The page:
These are a medication-class antagonizing the GnRH receptor(gonadotropin-releasing hormone receptor) and subsequently the activities of the GnRH. The GnRH antagonists are beneficial to treat uterine fibroids, endometriosis, assisted reproductive technologies addressing female infertility issues, prostate cancer and other concerns.

Several GnRH antagonists resemble the natural structure of GnRH, for instance cetrorelix. However, these have an antagonistic impact. Whereas relugolix and elagolix – GnRH antagonists are small molecule compounds that are non-peptide. In order to bind to the GnRH receptors, these antagonists face the natural GnRH hence blocking the action of GnRH in the body.

Gonadotropin-releasing hormone Levels

Excess Levels Of GnRH

Impact of excessive levels of GnRH is not known yet but rarely the condition of pituitary adenomas can develop. This increases the production of gonadotropins resulting in the overproduction of estrogen and testosterone.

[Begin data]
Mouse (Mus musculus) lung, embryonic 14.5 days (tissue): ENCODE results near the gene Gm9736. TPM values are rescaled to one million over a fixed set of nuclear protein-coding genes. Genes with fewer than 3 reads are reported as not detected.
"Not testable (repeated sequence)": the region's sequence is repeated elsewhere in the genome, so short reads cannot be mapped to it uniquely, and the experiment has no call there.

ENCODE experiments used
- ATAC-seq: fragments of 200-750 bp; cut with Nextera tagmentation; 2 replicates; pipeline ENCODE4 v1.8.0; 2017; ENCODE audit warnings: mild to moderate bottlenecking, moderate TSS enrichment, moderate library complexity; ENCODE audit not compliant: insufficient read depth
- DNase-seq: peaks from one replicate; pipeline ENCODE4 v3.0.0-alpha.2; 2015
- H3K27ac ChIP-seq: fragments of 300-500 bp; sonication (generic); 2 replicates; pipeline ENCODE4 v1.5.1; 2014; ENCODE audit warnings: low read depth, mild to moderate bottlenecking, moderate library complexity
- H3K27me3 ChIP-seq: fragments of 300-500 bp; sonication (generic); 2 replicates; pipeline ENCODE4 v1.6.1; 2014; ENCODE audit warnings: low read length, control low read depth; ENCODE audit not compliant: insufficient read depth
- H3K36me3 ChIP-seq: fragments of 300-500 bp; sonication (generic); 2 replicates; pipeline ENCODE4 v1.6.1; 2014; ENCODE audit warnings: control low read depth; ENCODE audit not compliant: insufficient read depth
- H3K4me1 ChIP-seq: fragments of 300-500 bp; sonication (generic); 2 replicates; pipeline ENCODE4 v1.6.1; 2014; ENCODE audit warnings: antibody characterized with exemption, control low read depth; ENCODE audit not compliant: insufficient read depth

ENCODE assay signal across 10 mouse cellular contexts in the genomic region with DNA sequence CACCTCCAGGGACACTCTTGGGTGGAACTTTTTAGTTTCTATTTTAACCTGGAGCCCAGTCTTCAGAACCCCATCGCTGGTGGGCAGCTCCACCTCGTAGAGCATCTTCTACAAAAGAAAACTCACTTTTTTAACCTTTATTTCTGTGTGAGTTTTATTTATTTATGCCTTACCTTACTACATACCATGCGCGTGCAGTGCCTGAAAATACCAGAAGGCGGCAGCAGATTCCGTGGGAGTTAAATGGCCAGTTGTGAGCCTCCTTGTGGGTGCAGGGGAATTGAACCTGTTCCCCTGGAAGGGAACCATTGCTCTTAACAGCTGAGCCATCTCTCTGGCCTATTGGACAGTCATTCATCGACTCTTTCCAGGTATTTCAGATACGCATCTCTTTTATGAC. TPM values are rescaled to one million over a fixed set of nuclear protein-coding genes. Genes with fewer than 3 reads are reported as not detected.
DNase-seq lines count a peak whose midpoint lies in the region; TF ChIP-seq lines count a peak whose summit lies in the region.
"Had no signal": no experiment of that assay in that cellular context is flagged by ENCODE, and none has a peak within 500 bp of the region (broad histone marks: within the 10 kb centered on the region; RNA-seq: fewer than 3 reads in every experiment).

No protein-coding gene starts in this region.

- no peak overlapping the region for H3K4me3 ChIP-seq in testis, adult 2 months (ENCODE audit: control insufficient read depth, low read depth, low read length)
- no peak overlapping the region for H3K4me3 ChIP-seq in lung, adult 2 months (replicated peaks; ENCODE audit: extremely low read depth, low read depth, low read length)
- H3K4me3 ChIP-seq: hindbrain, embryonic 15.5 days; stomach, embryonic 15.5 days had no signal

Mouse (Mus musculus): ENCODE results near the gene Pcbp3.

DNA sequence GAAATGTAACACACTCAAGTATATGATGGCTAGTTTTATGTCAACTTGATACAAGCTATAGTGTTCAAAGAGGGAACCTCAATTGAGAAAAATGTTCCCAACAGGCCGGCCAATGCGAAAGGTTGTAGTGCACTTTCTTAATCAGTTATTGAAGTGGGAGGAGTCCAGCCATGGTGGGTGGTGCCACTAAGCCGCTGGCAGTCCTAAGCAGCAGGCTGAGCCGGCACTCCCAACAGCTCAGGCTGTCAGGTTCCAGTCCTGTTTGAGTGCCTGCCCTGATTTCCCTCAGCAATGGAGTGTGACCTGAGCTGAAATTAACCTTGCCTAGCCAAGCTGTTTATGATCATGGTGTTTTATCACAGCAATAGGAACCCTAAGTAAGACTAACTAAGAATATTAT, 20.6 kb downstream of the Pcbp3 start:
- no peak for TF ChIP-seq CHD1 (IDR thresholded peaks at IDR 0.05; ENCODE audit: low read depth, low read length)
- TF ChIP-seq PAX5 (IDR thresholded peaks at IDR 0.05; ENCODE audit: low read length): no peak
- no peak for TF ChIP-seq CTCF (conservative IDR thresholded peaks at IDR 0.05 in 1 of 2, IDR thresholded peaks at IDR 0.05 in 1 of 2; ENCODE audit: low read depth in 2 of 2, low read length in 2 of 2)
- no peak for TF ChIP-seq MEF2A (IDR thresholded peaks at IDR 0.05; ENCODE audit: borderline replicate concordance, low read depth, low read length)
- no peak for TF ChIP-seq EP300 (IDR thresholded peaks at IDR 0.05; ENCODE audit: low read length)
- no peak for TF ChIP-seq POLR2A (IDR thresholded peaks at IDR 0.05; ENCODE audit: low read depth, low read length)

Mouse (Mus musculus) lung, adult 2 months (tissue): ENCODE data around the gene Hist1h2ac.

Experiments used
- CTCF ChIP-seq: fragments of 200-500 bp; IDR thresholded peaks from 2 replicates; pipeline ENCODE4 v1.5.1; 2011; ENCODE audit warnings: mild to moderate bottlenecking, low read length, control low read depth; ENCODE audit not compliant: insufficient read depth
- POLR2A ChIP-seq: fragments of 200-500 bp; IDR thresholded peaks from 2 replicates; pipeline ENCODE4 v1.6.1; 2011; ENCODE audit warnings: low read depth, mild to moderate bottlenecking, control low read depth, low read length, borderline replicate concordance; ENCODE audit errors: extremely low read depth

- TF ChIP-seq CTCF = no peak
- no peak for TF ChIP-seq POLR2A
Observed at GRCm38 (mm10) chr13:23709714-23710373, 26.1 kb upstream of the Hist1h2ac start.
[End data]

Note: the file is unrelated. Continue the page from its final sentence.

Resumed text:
Lowered Levels Of GnRH

In childhood, deficiency of this hormone indicates that the person may not undergo puberty. Kallmann’s syndrome, a rare genetic condition, is an example known to lead to a loss of development of GnRH-producing nerve cells with a consequential loss of development of puberty and sexual maturation. More commonly, seen in men than women, leading to a loss of development of the testis and in women, the ovaries and hence infertility.

Damage to hypothalamus can also lead to a lack in the GnRH secretion that can halt the normal production of LH and FSH. In women, this results in loss of menstrual cycles, in men, loss of sperm production and overall, loss of hormones in ovaries and testes.


GnRH is secreted from hypothalamic cells. These hormones are then let into the blood stream into the blood vessels carrying the hormone to the pituitary gland. In response, the pituitary gland releases the FSH and LH which are critical for the normal health of male and female reproductive systems.